The Devil Stinger Stonefish (Inimicus didactylus) and a juvenile humpback scorpionfish (Scorpaenopsis diabolus), yet to get it’s camouflage. Chad Scott 2013-2014

This one made the list because it is a well camouflaged ambush predator with poisonous spines on its back, and also it is just so ugly that it’s hard to stop staring. Scorpionfish and closely related stonefishes do their best to look like a harmless rock or bit of algae, and when prey comes by they open their huge mouth, increasing its volume by 400-500% and suck the prey right in. It all happens faster than the human brain can perceive, but there are some really high speed videos on youtube you can watch to actually see it happen. We have about 6 species of stonefish and scorpion fish on Koh Tao, but you have to look closely as they blend in to the rock or sand almost seamlessly.


5. Headshield slug (Philinopsis pilsbryi)

The headshield slug - Philinopsis pilsbryi. Chad Scott 2014

The headshield slug – Philinopsis pilsbryi. Chad Scott 2014

Head shield slugs are part of an order called cephalaspedia, and are related to nudibranchs. They are carnivores, but spend most of their time buried under the sand, so finding them is a real special occasion. This species in particular always catches our eye as it is relatively fast (for a slug), and has a striking pattern covering its body.


4. Anemone fish embryos

Little eyes look to the big world, Pau Urgell 2014

Little eyes look to the big world, Pau Urgell 2014

Anemone fish are actually quite abundant in the sands around Koh Tao, in fact every anemone has a family of them. This family unit starts out when females lay eggs on a rock or object brought near to the anemone by the male. After the eggs are laid, the male fertilizes them, and over the course of about two weeks they develop under near constant care and protection the parents before hatching. Often when we come across the developing embryos we can see all their little eyes peering out from the transparent eggs (did I just hear you say ‘awwww’?). It is hard not to be moved by such a site, and to end up spending the rest of the dive contemplating the circle of life. At least until you happen across our next animal.


3. Sea Apples

For my fellow American readers, these are not related to road apples. In fact, sea apples are related to sea cucumbers, except that they have tube feet specialized to grab plankton from the water column and bring it into the mouth. Generally they will be buried almost completely, with just the dendritic filter feeding feet above the sand. As the feet become covered in plankton and detritus they are pulled into the mouth, scraped clean, and then re-extended. This process causes a lava-lamp like state of hypnosis in divers, and I for one find it hard to leave them. We know of only two sightings of these creatures around Koh Tao, both from our team and both from this year.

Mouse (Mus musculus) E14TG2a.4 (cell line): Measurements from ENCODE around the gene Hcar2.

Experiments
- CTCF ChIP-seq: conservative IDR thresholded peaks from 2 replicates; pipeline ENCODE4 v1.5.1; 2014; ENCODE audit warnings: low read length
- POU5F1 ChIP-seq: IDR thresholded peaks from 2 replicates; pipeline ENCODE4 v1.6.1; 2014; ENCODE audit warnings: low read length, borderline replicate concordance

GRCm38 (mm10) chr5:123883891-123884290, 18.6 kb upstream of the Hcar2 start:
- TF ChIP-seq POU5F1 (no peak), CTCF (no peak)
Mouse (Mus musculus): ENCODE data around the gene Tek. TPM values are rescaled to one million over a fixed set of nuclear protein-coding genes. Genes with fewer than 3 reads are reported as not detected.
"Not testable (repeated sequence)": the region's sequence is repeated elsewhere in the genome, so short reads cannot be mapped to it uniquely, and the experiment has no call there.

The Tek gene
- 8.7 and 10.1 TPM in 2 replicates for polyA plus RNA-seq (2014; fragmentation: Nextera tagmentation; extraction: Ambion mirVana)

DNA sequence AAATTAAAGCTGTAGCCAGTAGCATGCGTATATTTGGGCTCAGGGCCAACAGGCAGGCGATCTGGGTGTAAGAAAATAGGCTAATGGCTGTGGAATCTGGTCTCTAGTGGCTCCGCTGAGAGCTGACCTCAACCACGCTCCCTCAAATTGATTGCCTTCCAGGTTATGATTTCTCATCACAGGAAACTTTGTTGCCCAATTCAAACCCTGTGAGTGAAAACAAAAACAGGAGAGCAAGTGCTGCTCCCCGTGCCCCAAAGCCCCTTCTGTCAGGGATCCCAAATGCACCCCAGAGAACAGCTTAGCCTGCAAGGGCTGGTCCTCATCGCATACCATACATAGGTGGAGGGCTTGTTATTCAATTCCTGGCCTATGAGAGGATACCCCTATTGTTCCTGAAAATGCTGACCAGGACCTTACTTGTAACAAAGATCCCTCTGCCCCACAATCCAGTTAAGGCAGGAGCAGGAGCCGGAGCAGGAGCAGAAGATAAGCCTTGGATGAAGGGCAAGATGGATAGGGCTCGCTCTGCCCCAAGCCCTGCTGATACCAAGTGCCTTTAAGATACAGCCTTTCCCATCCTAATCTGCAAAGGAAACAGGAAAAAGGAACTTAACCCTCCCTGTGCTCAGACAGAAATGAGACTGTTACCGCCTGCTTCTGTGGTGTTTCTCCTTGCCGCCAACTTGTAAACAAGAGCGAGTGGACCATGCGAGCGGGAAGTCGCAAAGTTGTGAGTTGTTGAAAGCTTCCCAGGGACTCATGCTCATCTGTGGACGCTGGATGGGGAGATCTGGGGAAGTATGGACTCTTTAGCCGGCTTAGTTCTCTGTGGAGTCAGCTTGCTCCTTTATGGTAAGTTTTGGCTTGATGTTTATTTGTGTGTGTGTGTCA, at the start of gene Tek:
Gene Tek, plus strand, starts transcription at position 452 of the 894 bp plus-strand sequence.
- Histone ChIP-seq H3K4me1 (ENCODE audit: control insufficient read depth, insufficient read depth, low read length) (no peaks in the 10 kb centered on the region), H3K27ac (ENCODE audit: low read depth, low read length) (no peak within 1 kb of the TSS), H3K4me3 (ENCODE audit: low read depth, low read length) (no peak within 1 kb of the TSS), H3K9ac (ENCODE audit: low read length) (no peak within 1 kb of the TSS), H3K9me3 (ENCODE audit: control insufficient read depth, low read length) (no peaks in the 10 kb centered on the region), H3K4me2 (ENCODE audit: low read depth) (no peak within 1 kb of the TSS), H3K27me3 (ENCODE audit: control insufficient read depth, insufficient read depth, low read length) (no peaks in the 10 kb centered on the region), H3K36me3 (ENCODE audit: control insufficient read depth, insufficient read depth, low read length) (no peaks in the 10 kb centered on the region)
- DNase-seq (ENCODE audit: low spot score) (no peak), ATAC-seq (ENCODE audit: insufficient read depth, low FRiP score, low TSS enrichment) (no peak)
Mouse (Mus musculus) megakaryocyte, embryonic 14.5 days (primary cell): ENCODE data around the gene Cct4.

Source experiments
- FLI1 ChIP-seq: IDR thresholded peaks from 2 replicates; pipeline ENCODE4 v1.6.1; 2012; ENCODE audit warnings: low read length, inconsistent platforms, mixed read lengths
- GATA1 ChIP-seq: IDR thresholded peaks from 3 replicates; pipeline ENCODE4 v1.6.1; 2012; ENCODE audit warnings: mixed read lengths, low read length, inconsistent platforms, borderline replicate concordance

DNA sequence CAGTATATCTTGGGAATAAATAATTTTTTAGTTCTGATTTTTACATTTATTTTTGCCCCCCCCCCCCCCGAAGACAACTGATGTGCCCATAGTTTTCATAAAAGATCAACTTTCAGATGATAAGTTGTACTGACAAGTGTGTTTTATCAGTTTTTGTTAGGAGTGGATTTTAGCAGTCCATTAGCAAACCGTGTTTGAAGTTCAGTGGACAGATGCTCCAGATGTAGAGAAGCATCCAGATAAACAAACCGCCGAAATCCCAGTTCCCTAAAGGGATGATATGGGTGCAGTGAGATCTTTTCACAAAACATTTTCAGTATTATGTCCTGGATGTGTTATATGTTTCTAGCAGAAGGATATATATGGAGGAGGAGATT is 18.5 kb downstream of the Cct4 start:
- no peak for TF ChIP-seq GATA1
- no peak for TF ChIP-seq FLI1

2. Janolus savinkini Nudibranch

the nudibranch 'Janolus savinkini', Rahul M. 2014

the nudibranch Janolus savinkini, Rahul M. 2014

One of the main reasons that we do muck dives is to find nudibranchs, and with 64 recorded species for the island we could have filled this whole list with amazing nudibranch species we love. Sea slugs are some of the most brightly colored and dramatically patterned invertebrates in the marine world. They are toxic, sometimes photosynthetic and can even be cannibalistic, all the more reason to find them fascinating. This species was only described as a species as recently as 2012, and when our team found 2 baseball sized individuals of these incredibly ornate and alien looking nudibranchs back in April, it was sure to make the list. This species is thought to have been seen less than 5 times on Koh Tao and was a pleasant addition to our ever growing list of species found in the muck. A rare one to find, this is a classic Koh Tao nudi that is at the top of any marine animal ‘must see’ list for the region.


1. A pregnant male seahorse – Hippocampus spinosissimus

A pregnant Male seahorse - Hippocampus spinosissimus, Chad Scott 2014

A pregnant Male seahorse – Hippocampus spinosissimus, Chad Scott 2014

The animal that brought us to start doing regular muck surveys, seahorses are of course one of our favorite fishes to find. Not only are they one of the most unique looking fishes in the sea, but they also have some of the most interesting behaviors and reproductive strategies. In fact all of the normal reproductive strategies practiced by animals are reversed in seahorses, with females showing off themselves and being promiscuous and males doing all the offspring rearing. Not often in the animal kingdom have females evolved to force the males to take care of the eggs while they continue on with life as usual, and finding a pregnant male gives you quite a bit of human analogies to contemplate on for the rest of the day.



We hope you enjoyed our list of things to find ‘in the muck, of course there is a lot more amazing life down there than we can talk about here. If you are interested to find out more than please check out some of the other articles at the bottom of this page or learn more about marine invertebrates at our learning resources section.